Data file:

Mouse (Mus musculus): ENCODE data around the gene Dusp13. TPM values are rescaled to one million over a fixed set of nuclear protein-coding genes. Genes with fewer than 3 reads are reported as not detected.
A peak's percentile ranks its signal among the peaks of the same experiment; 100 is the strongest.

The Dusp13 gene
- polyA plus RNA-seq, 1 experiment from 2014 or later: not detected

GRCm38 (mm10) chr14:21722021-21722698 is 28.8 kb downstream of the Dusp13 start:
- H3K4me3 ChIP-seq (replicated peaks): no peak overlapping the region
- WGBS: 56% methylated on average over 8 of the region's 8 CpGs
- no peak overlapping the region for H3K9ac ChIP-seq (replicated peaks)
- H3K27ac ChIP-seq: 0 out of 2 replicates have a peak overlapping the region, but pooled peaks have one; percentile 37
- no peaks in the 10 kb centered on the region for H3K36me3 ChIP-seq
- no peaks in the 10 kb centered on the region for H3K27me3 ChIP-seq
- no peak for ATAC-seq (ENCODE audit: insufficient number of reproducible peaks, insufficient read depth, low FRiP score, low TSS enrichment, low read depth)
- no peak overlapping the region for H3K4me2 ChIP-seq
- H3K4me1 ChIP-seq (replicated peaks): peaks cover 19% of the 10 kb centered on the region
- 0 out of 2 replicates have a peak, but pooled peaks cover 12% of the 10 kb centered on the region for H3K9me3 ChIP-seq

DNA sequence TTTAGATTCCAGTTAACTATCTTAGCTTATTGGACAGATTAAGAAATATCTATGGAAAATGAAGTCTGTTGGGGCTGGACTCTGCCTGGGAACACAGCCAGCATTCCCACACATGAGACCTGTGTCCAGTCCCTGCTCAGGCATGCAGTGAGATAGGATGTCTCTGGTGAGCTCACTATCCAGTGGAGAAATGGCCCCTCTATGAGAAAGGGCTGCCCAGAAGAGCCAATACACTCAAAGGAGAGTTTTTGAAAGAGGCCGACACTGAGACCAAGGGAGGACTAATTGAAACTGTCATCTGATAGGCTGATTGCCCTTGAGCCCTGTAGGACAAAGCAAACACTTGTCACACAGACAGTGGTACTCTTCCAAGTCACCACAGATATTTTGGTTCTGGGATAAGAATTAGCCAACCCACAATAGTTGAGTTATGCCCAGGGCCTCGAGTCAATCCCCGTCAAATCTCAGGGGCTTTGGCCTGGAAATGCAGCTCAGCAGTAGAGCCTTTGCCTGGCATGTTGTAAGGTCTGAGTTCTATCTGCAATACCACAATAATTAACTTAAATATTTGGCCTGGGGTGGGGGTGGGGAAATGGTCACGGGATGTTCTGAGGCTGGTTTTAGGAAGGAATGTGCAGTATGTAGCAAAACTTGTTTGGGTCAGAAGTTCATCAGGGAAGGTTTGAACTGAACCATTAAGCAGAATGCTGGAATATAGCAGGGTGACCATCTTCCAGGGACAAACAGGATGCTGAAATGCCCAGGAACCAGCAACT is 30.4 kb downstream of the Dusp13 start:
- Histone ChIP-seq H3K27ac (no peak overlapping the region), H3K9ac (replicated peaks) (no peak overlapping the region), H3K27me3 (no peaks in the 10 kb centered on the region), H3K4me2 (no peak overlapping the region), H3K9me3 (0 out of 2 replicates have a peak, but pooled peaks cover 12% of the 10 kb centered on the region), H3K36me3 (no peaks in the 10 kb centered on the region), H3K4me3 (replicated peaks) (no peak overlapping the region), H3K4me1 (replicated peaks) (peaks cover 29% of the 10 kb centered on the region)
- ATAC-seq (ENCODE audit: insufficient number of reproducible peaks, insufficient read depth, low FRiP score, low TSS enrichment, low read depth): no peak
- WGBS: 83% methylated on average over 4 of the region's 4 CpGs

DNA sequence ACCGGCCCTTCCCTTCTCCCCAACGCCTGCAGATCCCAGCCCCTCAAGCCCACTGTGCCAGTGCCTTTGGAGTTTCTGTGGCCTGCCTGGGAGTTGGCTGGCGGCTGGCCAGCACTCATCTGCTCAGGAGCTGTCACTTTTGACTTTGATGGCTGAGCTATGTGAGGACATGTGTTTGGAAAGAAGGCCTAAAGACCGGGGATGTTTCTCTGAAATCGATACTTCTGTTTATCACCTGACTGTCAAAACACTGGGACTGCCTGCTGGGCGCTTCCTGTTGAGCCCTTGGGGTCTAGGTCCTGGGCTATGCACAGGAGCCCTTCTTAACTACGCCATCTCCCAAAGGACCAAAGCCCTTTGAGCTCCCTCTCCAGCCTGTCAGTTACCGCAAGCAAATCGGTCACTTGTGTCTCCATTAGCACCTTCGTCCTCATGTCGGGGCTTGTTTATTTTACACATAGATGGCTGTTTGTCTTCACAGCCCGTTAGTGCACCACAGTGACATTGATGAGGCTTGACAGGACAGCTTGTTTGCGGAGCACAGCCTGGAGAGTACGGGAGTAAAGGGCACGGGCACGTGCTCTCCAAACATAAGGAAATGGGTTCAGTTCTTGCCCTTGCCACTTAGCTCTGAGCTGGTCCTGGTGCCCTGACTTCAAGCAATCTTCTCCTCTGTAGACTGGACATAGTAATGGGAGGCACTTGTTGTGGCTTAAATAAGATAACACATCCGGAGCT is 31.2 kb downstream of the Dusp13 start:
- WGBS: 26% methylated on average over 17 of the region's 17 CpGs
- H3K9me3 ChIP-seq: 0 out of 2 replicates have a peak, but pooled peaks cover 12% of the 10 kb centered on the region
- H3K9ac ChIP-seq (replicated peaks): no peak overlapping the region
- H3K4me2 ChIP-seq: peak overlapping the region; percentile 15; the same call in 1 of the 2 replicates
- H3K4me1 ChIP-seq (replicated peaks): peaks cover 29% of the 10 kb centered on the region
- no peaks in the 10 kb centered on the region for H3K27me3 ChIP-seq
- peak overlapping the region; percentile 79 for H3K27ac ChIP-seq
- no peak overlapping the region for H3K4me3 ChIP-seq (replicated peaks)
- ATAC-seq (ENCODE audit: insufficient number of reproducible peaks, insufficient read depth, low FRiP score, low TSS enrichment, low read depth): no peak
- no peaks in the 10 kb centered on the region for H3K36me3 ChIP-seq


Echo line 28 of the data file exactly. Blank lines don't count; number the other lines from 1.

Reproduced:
- no peak overlapping the region for H3K4me3 ChIP-seq (replicated peaks)